Chris widened his eyes. “Oh, really?” A bubble of giddiness rose in his chest, but he quashed it down. Having his anxiety mistaken for diva behavior had haunted him in the past; it was an assumption that often hurt him the most. “I mean, I’d like for you to think I did it on purpose, but I’m not like that. It was an honest mistake.”
Erik gave a one-shoulder shrug. “Mistakes can be beautiful, too, if we choose to make it so.” He then looked away and began pacing, seemingly bothered again.
Chris tried not to think about it as he continued his grand battement, kicking his working leg up slowly.
“I do pas de deux practices a little differently from the traditional,” Erik said. “For the morning training, I like to spend one-on-one time with my partner, and that means no others are present, not even a pianist. I find my partner and I can better focus that way.”
“I see,” Chris said. The giddiness grew as the words partner and one-on-one soaked in.
Once his warm-up was over, Erik asked him to go attitude, raising his working leg as high as possible.
“Can you lift higher?” Erik asked.
He attempted to rotate his leg farther, feeling the tightness in his hip joint.
Erik stepped closer and stabilized him with his left hand on Chris’s hip. Chris tried to suppress his urge to move away, as he had the previous day. Erik’s other hand went to his thigh. Sparks ran through his nerves—a second of bliss—before pain. Erik pushed his leg farther up. Chris grimaced.
“We will have to increase your hip flexibility,” Erik said. “Ledo’s working leg needs to go this high.” He applied pressure again, and Chris groaned.
“I think my hips are just tight from the long plane ride.”
“It is not bad.”
“Not bad,” Chris repeated. “That’s…comforting.”
“No, there will be no comfort,” Erik said, missing the sarcasm.
Next, Erik showed him the steps to go through as Ledo and Chris followed. Erik inspected his positioning for the arabesque and tapped on his raised leg. “Higher here.” He touched his mid-back. “Here. Good.”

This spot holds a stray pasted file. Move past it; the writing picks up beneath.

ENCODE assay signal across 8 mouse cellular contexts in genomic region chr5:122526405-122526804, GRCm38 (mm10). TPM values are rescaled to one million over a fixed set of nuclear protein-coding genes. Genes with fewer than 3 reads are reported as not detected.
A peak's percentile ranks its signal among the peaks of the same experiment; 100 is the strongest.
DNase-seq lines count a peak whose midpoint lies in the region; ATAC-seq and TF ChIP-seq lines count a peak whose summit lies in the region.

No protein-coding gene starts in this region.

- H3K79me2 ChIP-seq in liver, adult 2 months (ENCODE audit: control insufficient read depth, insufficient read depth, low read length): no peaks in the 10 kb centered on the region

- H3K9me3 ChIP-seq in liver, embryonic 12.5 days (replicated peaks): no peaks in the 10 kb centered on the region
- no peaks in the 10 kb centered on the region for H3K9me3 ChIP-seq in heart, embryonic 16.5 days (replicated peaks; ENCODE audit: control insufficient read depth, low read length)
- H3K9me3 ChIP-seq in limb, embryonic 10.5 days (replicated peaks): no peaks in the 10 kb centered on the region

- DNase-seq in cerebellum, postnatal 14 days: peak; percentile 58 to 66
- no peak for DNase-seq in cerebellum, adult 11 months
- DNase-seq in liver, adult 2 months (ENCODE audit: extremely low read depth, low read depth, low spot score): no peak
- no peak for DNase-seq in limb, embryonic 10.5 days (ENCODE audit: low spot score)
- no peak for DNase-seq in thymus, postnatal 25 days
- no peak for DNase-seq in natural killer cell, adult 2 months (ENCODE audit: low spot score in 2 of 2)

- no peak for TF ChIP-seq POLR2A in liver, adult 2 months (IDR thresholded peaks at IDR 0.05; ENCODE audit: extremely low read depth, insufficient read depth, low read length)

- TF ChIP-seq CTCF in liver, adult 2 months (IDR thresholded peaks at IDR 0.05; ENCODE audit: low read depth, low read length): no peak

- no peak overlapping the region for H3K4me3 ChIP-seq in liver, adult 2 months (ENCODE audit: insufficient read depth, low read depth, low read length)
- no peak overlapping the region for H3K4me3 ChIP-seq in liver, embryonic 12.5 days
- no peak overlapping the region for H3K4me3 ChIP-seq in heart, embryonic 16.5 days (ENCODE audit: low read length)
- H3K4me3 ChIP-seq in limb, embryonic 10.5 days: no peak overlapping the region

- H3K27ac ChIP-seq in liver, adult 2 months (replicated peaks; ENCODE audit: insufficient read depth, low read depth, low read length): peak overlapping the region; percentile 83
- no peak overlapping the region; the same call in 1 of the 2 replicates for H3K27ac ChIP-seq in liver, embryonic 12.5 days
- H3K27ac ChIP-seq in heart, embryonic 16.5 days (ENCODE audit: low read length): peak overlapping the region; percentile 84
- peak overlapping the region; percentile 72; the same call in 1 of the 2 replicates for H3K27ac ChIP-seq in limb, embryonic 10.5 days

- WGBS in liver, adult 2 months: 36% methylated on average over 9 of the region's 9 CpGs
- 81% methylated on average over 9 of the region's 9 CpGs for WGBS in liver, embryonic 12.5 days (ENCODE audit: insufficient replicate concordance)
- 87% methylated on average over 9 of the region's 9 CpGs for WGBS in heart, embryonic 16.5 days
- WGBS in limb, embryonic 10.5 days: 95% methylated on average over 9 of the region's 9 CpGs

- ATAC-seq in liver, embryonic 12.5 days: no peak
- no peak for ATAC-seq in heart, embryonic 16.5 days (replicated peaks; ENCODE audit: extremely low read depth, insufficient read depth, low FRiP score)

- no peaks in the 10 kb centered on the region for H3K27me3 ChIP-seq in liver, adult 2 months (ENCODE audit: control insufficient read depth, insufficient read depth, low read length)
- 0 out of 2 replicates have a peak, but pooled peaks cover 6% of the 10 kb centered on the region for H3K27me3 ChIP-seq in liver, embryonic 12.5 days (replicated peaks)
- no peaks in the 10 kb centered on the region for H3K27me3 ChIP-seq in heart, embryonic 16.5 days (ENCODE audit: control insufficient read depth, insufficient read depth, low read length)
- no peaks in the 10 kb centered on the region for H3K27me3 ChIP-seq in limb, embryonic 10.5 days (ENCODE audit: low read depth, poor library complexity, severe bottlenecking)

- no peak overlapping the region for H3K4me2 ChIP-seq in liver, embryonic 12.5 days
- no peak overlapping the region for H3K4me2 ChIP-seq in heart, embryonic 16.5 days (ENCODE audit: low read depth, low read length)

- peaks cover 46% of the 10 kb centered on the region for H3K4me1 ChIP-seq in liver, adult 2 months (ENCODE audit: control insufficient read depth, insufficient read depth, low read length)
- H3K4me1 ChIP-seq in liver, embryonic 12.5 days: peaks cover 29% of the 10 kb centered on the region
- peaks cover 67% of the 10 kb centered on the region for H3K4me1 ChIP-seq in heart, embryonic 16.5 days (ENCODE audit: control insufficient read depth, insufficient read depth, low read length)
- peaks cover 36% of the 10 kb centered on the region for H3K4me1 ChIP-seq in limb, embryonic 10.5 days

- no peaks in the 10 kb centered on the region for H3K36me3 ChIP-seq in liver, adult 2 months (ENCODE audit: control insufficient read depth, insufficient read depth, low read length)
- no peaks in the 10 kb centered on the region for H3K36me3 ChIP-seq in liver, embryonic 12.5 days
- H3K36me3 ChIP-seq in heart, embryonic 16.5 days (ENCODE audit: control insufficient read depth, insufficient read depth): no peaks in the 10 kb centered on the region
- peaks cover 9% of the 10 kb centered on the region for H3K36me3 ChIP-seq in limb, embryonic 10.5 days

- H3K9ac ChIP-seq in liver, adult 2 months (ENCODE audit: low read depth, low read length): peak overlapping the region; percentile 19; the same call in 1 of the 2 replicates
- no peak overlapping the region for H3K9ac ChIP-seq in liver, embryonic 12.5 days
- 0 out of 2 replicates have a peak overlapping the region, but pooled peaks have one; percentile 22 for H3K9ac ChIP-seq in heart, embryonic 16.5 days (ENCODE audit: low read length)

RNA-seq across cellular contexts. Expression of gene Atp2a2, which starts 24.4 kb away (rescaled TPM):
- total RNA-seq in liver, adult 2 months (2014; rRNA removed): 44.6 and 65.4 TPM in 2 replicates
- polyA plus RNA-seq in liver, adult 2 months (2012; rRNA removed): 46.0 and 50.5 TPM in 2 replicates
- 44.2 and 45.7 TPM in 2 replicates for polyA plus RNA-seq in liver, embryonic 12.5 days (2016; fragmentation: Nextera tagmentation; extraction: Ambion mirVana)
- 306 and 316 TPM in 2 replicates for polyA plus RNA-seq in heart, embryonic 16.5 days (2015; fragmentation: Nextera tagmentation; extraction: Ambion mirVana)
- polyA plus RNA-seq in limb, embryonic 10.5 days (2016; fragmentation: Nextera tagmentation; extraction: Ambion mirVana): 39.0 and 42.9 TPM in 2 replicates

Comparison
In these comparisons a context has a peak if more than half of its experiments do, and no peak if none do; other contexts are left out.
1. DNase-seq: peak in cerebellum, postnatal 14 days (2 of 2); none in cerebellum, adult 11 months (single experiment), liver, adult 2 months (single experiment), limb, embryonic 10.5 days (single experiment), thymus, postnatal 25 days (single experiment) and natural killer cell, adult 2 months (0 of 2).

The praise encouraged him, enforcing his focus to hold his muscles correctly to suit Ledo’s style.
He did the pirouette next, one of Erik’s many specialties. While the move had the tendency to look similar from dancer to dancer, Erik could make it ethereal, as if he was from another dimension and free of gravity. His spins were gorgeously organic.
Erik blurred away as Chris spun.
“That is not bad,” Erik said when he stopped. “For Ledo, we will want the spin less aggressive. Gentle. Smooth. Like a leaf falling. You know what I mean? What I am thinking?”
“Oh, like the maple seed, maybe? You know that leaf looking thing that falls like a propeller?” He knew the language barrier wouldn’t quite compute, so Chris whirled his finger to show what he meant. At that moment, he knew exactly what Erik’s trademark spin reminded him of.
Erik’s eyes lit up for a second. “Yes, yes. Like that. Let us do the next steps.”
Chris continued, stepping as lightly as possible.
“Turn now. Do not let the audience admire you too long. Ledo is a heartbreaker. It hurts the heart because the heart knows it cannot capture Ledo.”
Chris took a breath as he moved into a grand jeté, leaping through the air.
“You are doing well,” Erik said, his words simple and devoid of emotion, but Chris was elated. So far, he wasn’t seeing any evidence for Erik’s unfortunate nickname.
As Erik warned, he occasionally slipped back into French, and he was so focused and intense that Chris found it hard to interrupt. It’d take multiple mess-ups on Chris’s part before Erik realized it and started speaking in English again.
“Do the tour en l’air,” Erik said.
The tour en l’air was one of the more challenging ballet moves that involved spinning midair. Some insisted the tour en l’air defined a danseur. Chris was obsessed and practiced the triple spin version nonstop, ensuring an impressive double. He went into fifth position and then launched into the air, settling for a perfect double, rather than a botched triple.